We are collectively feeding a system that chews up creative input and spits it out in a prioritized fashion, with click rates motivating people to imitate the most popular expression. In an article on SFMoMA’s Open Space, Joe Veix refers to “the YouTube face,” which is an exaggerated facial expression “making everyone look like extras in a Soundgarden music video.” It appears in the thumbnail images for all the most popular videos, creating instantaneous clickbait. The YouTube face is the result of us attempting to game the algorithm for clicks. The irony is that this very expression is actually the algorithm gaming our culture.
Design for Serendipity Rather than Convenience
We are meeting the machines where they are. On the Radiolab episode “More or Less Human,” Robert Krulwich describes this as feeling like “a slow downward slide.” So how do we, as designers, respond? Can we break the feedback loop?
What if we made a concerted effort to deprioritize efficiency and predictability and built sensations of surprise, randomness, and serendipity into our experiences instead? What if we designed to preserve what is unique about places and experiences? What if we made an effort to encourage our individual self-expression and that of people who use our products?
And how do we ourselves stay creative and curious and encourage others to do so?
We can find inspiration in unlikely places. For example, I love the creativity that emerges from “risky playgrounds,” a concept in which children are given tools (saws! hammers!) and materials in order to build their own play spaces. It’s a celebration of ingenuity, of spontaneity, whereas the algorithms produced by big tech are pushing us toward homogeneity and standardization.
And I take solace in the idea that humans are random beings who can still confound the system. A case in point: The Invisibilia episode “The Pattern Problem” follows Princeton researcher Matt Salganik as he tests whether a computer can analyze patterns in life events to predict GPAs by age 15. Despite having access to a robust data set, the computer fails miserably. It’s evidence that we have this randomness in us—yes, we’re unpredictable!—we just need to actively harness it to fight the sameness that technology platforms are steering us toward.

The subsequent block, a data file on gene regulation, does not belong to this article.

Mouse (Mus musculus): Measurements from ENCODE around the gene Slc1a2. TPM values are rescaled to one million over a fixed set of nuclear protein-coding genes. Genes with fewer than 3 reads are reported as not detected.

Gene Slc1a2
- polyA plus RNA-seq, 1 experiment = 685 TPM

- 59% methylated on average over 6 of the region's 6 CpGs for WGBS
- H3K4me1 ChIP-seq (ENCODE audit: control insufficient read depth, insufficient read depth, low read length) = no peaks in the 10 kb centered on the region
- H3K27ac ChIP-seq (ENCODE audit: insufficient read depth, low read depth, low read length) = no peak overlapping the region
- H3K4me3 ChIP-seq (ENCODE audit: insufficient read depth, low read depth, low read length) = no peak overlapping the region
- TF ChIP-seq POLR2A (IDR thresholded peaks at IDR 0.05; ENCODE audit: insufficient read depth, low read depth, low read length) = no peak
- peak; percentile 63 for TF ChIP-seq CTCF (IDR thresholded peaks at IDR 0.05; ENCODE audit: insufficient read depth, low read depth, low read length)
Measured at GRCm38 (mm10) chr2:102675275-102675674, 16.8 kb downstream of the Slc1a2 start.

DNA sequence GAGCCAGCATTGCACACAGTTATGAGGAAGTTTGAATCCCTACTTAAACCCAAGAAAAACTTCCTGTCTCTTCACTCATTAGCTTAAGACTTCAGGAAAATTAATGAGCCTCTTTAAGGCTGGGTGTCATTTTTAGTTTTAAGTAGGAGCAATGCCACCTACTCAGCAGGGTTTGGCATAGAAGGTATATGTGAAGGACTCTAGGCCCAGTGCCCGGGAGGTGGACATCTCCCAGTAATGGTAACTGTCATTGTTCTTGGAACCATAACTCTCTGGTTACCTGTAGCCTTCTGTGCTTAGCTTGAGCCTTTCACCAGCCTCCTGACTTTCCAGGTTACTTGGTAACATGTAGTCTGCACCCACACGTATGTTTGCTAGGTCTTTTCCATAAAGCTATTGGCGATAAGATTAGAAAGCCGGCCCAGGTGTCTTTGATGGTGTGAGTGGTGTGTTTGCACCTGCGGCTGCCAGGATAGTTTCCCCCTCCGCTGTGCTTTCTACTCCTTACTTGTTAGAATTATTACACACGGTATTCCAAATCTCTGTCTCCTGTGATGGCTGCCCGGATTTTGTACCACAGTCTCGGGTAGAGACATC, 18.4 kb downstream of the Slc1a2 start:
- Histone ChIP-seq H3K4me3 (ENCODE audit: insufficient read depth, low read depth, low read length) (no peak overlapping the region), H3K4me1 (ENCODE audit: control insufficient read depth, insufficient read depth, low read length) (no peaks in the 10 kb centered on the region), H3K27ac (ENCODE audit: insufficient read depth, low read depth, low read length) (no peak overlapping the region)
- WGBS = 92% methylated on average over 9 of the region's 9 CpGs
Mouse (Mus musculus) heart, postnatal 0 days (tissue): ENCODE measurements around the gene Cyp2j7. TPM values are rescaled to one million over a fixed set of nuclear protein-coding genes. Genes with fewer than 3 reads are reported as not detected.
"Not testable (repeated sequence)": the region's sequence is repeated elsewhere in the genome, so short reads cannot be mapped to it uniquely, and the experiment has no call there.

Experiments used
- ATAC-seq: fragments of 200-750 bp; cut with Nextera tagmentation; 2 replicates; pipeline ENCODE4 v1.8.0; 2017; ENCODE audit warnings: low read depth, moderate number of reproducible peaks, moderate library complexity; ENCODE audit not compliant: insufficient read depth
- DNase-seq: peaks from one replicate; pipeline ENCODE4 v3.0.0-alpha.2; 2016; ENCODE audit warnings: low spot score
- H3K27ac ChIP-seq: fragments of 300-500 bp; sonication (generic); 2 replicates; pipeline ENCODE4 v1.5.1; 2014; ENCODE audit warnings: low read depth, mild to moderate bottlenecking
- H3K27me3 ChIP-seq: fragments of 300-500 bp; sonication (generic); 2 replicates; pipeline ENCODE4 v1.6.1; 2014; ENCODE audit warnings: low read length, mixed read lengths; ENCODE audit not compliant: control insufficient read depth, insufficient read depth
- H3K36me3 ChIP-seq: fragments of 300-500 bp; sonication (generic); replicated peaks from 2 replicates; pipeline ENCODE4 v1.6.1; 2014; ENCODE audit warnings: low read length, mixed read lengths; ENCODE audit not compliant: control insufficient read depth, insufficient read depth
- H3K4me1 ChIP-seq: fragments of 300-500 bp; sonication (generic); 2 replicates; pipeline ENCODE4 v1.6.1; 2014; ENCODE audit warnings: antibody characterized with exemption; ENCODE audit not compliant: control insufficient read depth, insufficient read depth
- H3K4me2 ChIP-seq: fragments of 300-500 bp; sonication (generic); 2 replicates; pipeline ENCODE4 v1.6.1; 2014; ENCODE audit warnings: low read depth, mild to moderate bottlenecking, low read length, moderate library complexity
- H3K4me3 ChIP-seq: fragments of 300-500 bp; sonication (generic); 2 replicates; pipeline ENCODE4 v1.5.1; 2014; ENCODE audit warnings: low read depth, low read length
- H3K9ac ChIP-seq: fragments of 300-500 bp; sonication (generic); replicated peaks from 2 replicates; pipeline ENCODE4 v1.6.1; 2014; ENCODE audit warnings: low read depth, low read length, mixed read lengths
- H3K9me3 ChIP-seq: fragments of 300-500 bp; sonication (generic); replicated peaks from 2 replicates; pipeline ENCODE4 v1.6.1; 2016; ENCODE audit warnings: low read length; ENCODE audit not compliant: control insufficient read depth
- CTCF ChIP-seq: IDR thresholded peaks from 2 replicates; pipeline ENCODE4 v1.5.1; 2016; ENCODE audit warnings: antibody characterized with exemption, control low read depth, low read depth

Shortly before his untimely death, Anthony Bourdain, hero of curiosity and discovery, was interviewed by Maria Bustillos in Popula. Referring to people who follow the detailed visits from his show, he said, “I much prefer people who just showed up in Paris and found their own way without any particular itinerary, who left themselves open to things happening.” The prescriptiveness with which we’ve designed our lives results in a less fearful existence but also a less human one. As humans, we need to learn, to be creative, to connect unlikely things. We need to be uncomfortable.
So let’s stop feeding the machine-learning beast. Take control of your own expression instead of letting the Google machine take over your keyboard. Let’s leave ourselves open to things happening.